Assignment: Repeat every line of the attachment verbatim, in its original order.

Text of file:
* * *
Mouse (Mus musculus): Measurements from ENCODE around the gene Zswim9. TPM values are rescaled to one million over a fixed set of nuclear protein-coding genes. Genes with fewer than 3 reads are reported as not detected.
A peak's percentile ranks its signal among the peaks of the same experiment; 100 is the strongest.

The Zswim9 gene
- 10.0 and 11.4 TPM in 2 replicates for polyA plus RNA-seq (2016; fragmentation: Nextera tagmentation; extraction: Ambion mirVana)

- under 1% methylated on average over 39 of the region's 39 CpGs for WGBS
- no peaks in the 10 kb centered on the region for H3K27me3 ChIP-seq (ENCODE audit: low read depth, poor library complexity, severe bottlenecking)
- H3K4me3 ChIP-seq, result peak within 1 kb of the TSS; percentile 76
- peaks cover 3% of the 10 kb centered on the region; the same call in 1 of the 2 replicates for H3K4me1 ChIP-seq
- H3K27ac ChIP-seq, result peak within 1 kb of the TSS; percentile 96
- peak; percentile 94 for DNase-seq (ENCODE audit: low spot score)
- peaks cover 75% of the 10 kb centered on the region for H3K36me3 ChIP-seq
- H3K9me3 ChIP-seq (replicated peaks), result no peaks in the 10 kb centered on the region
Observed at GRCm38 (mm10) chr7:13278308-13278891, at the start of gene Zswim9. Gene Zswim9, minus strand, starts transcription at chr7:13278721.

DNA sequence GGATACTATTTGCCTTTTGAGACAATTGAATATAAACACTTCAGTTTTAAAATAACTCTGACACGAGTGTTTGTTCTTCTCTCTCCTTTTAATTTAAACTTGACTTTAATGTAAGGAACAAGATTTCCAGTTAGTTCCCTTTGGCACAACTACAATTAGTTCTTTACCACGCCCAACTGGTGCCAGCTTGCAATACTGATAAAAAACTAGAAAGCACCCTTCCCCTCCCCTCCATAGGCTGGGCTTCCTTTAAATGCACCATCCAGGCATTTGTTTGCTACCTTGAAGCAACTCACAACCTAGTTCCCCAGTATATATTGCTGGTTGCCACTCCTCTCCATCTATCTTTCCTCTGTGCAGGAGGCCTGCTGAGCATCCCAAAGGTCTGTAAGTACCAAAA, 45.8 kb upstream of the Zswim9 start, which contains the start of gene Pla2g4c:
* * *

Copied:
Mouse (Mus musculus): Measurements from ENCODE around the gene Zswim9. TPM values are rescaled to one million over a fixed set of nuclear protein-coding genes. Genes with fewer than 3 reads are reported as not detected.
A peak's percentile ranks its signal among the peaks of the same experiment; 100 is the strongest.

The Zswim9 gene
- 10.0 and 11.4 TPM in 2 replicates for polyA plus RNA-seq (2016; fragmentation: Nextera tagmentation; extraction: Ambion mirVana)

- under 1% methylated on average over 39 of the region's 39 CpGs for WGBS
- no peaks in the 10 kb centered on the region for H3K27me3 ChIP-seq (ENCODE audit: low read depth, poor library complexity, severe bottlenecking)
- H3K4me3 ChIP-seq, result peak within 1 kb of the TSS; percentile 76
- peaks cover 3% of the 10 kb centered on the region; the same call in 1 of the 2 replicates for H3K4me1 ChIP-seq
- H3K27ac ChIP-seq, result peak within 1 kb of the TSS; percentile 96
- peak; percentile 94 for DNase-seq (ENCODE audit: low spot score)
- peaks cover 75% of the 10 kb centered on the region for H3K36me3 ChIP-seq
- H3K9me3 ChIP-seq (replicated peaks), result no peaks in the 10 kb centered on the region
Observed at GRCm38 (mm10) chr7:13278308-13278891, at the start of gene Zswim9. Gene Zswim9, minus strand, starts transcription at chr7:13278721.

DNA sequence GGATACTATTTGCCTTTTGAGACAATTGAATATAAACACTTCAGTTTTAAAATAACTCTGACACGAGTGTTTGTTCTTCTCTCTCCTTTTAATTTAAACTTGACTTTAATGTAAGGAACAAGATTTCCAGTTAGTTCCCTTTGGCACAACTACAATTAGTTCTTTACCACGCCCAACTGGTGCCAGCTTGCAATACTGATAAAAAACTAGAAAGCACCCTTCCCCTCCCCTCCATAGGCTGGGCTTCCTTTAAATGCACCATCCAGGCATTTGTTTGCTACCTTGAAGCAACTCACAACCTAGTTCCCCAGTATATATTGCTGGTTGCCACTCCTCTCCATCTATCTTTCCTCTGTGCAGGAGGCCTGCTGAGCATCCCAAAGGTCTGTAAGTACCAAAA, 45.8 kb upstream of the Zswim9 start, which contains the start of gene Pla2g4c: